Is it 4 times better than a $50.00 knife? Will it last 4 times longer? What will the expensive knife do that the less expensive knife won't do? What kind of things do you look for to know you are getting value?

                              I would appreciate everybody's input.
                              I speak from the perspective of both a life long user of knives and as a knifemaker..."What makes a $200 knife worth $200?"...From the viewpoint of a user...I ask myself are the materials,design and craftsmanship appropriate for the knife's intended tasks? (Wood carving,Butchering etc) Has the knife been crafted in such a way either by individual craftsman or industry that I'm willing risk my life in a survival situation if I had only this knife. Does this knife appeal to me? To me if I can answer those questions "yes" then it's worth the $200...From the viewpoint of a knifemaker along with all of the above I also consider the quality,cost and availability of the materials to produce the knife,plus the value I place on my time.. and my skill level in producing an heirloom quality knife. Lots of people produce knives but not every knifemaker has the same skill level or educational background in metallurgy etc... Another thing to consider when comparing the cost of knives that appear to be of equal quality/craftsmanship is this...Knives produced on an industrial scale are made from materials purchased by the truck or train car load..etc The average individual craftsman may only be able to purchase a few dollars worth of steel etc at a time...With the industry buying in such volume they are often able to produce and sell a knife retail for less than the individual can have a set of handle scales shipped to his door.....Is the the $200 knife four times better?...Maybe.. maybe not....that's very subjective..Will it last four times longer.. not always.. but often the answer is yes. What will the expensive knife do that the less expensive knife won't?..Well...quite often it's made custom to the buyer's specification....you won't get that from an industrially made knife.. you may get a few options..you won't be able to say .."Hey can you make the blade an extra inch longer?" etc Anyway just my two cents... hopefully it was of some value..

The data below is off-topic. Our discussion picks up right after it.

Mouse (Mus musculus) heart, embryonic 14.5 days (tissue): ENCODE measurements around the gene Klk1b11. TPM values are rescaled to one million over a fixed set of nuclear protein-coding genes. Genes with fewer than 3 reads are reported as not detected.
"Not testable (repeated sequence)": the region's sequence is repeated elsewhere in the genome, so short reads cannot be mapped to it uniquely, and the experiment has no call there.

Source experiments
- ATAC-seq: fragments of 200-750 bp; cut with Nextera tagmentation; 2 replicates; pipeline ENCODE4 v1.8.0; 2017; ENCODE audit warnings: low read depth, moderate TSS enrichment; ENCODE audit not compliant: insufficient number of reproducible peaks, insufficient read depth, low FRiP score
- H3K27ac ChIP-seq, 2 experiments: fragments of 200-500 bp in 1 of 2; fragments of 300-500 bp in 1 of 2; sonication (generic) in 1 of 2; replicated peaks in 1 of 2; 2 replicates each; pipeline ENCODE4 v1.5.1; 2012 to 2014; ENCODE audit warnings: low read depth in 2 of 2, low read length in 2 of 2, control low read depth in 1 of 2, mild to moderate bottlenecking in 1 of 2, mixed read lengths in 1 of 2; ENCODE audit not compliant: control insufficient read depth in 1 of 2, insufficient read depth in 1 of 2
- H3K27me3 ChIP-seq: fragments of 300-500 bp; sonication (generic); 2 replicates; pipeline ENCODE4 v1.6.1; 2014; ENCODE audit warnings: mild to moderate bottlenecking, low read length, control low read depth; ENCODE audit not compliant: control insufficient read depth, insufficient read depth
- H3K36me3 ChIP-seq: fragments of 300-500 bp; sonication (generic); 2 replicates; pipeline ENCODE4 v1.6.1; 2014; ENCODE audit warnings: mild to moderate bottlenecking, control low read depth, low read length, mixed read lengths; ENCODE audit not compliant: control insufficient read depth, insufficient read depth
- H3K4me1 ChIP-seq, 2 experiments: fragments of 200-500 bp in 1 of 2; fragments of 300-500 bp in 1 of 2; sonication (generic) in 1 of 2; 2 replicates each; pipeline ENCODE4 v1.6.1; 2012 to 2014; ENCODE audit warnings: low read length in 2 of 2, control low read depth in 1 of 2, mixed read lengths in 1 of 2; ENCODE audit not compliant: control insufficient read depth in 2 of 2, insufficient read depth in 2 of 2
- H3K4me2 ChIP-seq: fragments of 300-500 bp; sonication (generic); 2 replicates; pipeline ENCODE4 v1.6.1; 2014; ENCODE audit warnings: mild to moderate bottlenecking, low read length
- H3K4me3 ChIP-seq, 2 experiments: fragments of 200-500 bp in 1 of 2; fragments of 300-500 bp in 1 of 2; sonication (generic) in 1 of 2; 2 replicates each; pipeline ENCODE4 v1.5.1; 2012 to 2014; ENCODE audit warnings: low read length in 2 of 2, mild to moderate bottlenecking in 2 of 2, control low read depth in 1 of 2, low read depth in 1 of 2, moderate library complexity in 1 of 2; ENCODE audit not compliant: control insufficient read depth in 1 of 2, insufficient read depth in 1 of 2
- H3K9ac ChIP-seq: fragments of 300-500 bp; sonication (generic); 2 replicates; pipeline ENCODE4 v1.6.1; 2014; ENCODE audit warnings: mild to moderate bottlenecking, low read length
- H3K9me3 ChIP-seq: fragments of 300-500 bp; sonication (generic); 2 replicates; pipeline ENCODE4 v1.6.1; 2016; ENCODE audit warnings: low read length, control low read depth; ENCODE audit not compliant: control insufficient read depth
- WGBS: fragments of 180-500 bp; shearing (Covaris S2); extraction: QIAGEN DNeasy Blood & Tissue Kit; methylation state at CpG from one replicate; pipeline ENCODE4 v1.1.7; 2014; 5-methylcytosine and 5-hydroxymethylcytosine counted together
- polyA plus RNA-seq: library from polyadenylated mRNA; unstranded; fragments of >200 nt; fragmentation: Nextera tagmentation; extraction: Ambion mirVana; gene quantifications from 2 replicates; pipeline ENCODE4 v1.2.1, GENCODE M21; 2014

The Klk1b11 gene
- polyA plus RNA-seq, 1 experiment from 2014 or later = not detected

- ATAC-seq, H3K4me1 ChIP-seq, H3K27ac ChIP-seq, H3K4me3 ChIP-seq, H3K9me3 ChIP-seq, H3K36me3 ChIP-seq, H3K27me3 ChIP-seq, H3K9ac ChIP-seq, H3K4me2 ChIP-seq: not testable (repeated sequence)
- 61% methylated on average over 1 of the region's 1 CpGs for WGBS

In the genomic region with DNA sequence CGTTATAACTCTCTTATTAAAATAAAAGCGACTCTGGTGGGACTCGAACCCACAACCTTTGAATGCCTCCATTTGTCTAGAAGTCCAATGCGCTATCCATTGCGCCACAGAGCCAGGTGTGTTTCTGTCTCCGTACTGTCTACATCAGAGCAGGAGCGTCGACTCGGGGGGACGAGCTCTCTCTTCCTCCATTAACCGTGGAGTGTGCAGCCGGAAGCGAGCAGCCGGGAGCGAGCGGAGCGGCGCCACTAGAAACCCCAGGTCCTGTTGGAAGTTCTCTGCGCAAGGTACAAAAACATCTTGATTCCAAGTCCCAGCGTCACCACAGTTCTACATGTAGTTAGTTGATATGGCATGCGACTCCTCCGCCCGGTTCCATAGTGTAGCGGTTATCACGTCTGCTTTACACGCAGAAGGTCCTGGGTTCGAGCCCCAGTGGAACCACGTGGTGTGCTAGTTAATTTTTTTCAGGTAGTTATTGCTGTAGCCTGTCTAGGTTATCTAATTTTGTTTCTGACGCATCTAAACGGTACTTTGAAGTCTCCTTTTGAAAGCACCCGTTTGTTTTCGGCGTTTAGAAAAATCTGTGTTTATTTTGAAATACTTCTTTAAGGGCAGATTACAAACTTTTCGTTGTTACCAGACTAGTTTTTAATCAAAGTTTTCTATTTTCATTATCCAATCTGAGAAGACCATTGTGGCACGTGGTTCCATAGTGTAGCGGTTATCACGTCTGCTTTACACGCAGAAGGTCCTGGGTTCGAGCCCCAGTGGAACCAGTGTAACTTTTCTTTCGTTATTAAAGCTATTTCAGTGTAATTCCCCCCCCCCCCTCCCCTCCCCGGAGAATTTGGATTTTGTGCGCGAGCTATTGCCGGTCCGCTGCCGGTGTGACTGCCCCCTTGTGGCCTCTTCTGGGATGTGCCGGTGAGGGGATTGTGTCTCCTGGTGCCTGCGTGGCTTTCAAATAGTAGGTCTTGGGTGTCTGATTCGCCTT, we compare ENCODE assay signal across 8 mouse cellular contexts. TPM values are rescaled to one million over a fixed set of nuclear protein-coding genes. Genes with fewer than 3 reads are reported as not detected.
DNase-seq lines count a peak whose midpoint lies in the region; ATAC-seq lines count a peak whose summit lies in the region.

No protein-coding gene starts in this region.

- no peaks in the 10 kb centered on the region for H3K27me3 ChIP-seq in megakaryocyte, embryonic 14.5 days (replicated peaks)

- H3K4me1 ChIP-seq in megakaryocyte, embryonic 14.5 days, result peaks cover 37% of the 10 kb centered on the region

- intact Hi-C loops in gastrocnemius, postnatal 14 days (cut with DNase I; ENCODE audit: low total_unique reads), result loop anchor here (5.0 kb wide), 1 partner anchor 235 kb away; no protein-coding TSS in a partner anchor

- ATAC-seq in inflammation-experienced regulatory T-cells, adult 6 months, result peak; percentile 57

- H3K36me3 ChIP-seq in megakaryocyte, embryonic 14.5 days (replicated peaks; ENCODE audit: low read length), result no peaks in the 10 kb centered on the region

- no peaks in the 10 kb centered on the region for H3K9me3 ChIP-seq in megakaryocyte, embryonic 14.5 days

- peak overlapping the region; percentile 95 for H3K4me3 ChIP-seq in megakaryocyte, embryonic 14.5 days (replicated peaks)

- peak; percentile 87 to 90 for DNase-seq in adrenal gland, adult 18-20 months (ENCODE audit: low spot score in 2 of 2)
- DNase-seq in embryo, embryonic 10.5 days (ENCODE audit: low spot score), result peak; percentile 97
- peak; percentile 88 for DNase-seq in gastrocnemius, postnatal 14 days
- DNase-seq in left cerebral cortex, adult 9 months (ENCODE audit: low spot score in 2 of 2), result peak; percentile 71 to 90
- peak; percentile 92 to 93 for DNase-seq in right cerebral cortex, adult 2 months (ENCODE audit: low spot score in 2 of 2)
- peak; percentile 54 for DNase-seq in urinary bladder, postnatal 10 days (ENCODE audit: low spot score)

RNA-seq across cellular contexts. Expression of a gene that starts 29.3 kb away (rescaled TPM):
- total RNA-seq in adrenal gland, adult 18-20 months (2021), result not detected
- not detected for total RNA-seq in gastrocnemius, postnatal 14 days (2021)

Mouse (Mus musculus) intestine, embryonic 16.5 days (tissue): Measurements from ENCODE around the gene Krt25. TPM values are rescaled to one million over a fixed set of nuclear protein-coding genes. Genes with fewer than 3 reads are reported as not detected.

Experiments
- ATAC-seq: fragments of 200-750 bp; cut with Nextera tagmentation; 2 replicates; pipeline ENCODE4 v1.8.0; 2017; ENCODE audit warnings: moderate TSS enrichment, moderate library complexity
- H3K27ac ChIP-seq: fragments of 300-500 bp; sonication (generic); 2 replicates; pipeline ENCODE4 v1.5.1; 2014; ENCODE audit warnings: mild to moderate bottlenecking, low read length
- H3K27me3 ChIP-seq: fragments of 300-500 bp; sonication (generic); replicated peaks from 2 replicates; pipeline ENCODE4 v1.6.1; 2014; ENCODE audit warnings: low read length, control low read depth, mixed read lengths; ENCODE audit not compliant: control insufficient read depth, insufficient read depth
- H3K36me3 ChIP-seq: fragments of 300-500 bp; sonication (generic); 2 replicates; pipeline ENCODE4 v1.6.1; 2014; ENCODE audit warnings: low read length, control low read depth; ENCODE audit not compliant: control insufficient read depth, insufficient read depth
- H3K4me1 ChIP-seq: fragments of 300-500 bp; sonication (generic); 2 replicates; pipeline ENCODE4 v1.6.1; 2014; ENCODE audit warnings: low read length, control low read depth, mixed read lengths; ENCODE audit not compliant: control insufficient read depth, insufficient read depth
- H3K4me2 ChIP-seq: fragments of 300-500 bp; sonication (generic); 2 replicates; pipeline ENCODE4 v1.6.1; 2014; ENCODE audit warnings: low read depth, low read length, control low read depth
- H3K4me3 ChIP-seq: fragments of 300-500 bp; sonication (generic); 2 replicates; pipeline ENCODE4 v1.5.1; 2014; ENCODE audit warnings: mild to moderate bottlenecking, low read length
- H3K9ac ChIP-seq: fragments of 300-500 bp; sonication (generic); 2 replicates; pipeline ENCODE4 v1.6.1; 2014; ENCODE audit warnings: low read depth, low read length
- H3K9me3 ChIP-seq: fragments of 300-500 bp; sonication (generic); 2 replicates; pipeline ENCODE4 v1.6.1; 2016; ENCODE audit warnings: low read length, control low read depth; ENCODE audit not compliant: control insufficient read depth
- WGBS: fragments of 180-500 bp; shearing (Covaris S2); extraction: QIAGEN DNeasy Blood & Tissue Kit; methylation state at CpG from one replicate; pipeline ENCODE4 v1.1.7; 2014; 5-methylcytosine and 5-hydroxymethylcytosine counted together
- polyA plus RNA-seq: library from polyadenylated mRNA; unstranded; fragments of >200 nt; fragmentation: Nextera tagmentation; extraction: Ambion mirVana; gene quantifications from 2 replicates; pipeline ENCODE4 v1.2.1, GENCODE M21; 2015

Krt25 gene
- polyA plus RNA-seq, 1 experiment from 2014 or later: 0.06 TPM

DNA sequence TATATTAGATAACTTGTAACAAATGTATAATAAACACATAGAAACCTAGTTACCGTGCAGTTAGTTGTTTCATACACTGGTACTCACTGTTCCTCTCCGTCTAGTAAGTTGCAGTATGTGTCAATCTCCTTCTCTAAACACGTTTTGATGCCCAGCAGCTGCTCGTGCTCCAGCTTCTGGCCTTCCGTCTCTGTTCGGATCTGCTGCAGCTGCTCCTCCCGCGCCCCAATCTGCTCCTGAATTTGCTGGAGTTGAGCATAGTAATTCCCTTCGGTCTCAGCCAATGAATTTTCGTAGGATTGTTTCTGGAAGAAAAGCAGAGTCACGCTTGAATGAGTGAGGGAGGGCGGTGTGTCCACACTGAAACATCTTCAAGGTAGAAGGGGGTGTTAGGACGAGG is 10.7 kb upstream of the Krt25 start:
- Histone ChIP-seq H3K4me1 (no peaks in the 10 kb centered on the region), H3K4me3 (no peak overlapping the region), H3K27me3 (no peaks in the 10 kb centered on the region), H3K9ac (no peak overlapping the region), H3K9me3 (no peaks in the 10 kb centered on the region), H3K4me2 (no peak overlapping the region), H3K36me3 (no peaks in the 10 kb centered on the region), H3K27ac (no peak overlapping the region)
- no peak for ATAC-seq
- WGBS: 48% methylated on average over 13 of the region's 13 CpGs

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                              • #30
                                Thanks, Beowulf. Your expertise and opinions are always welcome, and I appreciate you answering all the questions. I'm sure it is just me, but the budget is also a factor. I have a very difficult time justifying, even to myself, spending that much money for a knife, especially when I can spend far less, and get a knife that suits my purpose. Maybe I have been lucky, and maybe I don't use them as often or as robustly as others. I haven't broken one. I haven't been disappointed in any of the knives I have purchased. Again, I opt for what I would call medium range, K Bar, Ontario, Cold Steel, not the $9.99 special from Harbor Freight.
                                The only place success comes before work is in the dictionary.

                                Everything happens for a reason. Sometimes the reason is you are stupid, and make bad decisions.